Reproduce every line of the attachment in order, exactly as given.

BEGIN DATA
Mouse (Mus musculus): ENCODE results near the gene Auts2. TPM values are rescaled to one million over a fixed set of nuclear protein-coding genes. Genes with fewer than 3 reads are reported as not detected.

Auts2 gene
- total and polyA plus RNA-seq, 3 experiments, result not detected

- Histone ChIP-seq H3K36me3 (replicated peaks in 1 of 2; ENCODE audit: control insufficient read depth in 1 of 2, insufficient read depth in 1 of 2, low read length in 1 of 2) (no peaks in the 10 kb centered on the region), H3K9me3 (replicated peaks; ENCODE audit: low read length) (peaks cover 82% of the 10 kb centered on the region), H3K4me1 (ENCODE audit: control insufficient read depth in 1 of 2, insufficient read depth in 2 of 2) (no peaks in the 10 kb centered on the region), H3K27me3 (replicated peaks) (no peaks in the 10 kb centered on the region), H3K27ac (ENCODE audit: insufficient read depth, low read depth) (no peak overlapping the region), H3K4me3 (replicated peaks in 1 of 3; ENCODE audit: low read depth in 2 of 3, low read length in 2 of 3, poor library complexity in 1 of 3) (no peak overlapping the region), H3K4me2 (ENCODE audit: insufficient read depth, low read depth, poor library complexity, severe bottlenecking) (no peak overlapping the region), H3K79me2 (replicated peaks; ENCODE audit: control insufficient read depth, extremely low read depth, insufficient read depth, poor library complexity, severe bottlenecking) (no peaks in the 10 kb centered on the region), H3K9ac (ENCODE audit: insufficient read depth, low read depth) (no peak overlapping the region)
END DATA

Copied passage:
Mouse (Mus musculus): ENCODE results near the gene Auts2. TPM values are rescaled to one million over a fixed set of nuclear protein-coding genes. Genes with fewer than 3 reads are reported as not detected.

Auts2 gene
- total and polyA plus RNA-seq, 3 experiments, result not detected

- Histone ChIP-seq H3K36me3 (replicated peaks in 1 of 2; ENCODE audit: control insufficient read depth in 1 of 2, insufficient read depth in 1 of 2, low read length in 1 of 2) (no peaks in the 10 kb centered on the region), H3K9me3 (replicated peaks; ENCODE audit: low read length) (peaks cover 82% of the 10 kb centered on the region), H3K4me1 (ENCODE audit: control insufficient read depth in 1 of 2, insufficient read depth in 2 of 2) (no peaks in the 10 kb centered on the region), H3K27me3 (replicated peaks) (no peaks in the 10 kb centered on the region), H3K27ac (ENCODE audit: insufficient read depth, low read depth) (no peak overlapping the region), H3K4me3 (replicated peaks in 1 of 3; ENCODE audit: low read depth in 2 of 3, low read length in 2 of 3, poor library complexity in 1 of 3) (no peak overlapping the region), H3K4me2 (ENCODE audit: insufficient read depth, low read depth, poor library complexity, severe bottlenecking) (no peak overlapping the region), H3K79me2 (replicated peaks; ENCODE audit: control insufficient read depth, extremely low read depth, insufficient read depth, poor library complexity, severe bottlenecking) (no peaks in the 10 kb centered on the region), H3K9ac (ENCODE audit: insufficient read depth, low read depth) (no peak overlapping the region)